Rehab that Works

January 9th, 2009 | Sources: NY Times

US state and federal governments spend $15 billion per year on substance abuse treatment programs and private insurers drop $5 billion more.

Yet few rehab programs have data showing they work. The high-end private clinics generally do not permit investigators to validate their claims, and publicly supported programs don’t have the time or money to undertake verification studies.

Even the well-known Alcoholics Anonymous refuses to publish data regarding program efficacy.

It’s not like we don’t know which approaches are effective. Prescription drugs like naltrexone and buprenorphine can help people shake alcohol and narcotic addiction, for example.

Certain behavioral techniques including intake interviews that galvanize patient commitment are effective, as are certain counseling and behavioral techniques that help people cope with mood shifts, promote self esteem and promote healthy interests and creativity.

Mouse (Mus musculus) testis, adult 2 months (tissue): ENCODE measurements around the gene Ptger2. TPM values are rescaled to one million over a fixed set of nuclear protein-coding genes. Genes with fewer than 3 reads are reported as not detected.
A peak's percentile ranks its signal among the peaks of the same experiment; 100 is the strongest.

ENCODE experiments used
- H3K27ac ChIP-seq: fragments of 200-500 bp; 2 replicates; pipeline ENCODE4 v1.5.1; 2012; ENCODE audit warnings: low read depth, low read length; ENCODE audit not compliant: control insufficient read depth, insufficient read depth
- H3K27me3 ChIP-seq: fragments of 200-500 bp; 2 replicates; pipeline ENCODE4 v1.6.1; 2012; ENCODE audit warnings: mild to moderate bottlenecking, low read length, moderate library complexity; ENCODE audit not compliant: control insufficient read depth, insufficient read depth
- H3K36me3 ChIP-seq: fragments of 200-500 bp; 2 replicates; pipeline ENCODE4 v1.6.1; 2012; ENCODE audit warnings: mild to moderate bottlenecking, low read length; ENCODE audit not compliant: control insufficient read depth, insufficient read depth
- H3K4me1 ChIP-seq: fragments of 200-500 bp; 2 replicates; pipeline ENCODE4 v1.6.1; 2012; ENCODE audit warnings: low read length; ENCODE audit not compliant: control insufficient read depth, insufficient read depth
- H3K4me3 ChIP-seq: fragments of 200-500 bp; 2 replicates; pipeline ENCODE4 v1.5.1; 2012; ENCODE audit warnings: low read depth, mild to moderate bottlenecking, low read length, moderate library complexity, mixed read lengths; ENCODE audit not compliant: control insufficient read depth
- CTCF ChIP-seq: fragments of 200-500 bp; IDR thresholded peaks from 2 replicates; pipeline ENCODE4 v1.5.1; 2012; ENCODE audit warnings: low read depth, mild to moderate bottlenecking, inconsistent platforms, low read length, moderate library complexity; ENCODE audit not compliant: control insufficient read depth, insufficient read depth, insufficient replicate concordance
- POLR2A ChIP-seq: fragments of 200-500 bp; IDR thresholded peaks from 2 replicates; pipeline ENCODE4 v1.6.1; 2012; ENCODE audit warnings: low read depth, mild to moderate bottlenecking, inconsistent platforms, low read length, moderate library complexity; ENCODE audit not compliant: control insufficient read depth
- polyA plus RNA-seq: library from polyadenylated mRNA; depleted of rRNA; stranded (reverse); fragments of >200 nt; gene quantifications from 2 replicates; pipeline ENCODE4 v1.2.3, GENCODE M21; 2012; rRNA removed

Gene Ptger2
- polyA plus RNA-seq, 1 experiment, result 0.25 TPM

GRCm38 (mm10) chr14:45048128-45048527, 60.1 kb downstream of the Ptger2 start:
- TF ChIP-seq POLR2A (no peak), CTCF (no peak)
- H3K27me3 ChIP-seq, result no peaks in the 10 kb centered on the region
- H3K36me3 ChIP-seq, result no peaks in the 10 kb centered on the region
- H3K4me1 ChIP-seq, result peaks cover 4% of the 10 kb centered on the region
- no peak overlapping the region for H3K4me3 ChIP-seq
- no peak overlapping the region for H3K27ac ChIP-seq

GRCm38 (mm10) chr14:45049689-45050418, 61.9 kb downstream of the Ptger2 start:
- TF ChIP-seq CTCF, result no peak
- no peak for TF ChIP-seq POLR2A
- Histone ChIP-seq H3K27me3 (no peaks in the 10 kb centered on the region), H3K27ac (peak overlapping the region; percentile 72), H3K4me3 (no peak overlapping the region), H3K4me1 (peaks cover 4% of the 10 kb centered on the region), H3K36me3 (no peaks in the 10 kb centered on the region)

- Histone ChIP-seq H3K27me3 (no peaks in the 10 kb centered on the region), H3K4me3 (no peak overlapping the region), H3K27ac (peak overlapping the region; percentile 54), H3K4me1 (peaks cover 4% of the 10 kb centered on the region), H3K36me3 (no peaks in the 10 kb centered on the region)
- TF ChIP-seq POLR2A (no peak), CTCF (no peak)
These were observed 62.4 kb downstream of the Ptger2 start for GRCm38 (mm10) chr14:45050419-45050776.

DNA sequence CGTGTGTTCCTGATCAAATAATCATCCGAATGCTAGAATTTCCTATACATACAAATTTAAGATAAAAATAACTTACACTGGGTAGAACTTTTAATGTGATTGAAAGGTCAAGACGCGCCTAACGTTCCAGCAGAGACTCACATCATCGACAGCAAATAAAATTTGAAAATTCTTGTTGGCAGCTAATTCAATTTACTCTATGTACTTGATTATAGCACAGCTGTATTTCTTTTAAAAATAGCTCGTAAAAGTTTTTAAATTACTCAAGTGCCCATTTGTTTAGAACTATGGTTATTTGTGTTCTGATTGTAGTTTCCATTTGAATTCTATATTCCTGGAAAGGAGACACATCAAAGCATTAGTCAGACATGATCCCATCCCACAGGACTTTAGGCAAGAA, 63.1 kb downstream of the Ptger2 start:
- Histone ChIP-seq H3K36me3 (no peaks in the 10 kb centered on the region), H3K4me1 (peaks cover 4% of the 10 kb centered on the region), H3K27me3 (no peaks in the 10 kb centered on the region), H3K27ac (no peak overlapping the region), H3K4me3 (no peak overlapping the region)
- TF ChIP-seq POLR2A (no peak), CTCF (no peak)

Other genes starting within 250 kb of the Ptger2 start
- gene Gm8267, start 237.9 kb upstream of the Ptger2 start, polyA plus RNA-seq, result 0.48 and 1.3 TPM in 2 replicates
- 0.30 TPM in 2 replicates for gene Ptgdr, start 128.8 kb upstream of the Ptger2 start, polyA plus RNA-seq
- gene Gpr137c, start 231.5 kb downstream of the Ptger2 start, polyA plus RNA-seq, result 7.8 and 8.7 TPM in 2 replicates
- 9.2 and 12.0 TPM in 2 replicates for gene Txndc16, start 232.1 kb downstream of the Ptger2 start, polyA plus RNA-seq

In 2003, Oregon began requiring that rehab programs use evidence-based practices in order to qualify for state funds. Now, nearly 54% of the state’s $94 million budget goes to programs claiming to use these approaches.

That’s twice as high as before the mandate, but some doubt all those programs are really using proven techniques. Inspection programs don’t have enough resources to monitor the 400 programs receiving state support.

And then there’s the ground war involving rehab counselors who, after devoting 100% effort for years to forge an approach that makes sense for them, don’t want to hear what others may think.

“The challenge is to build a bridge between what the science says is effective and what people are already doing,” according to Brian Serna, director of outpatient services at Adapt.


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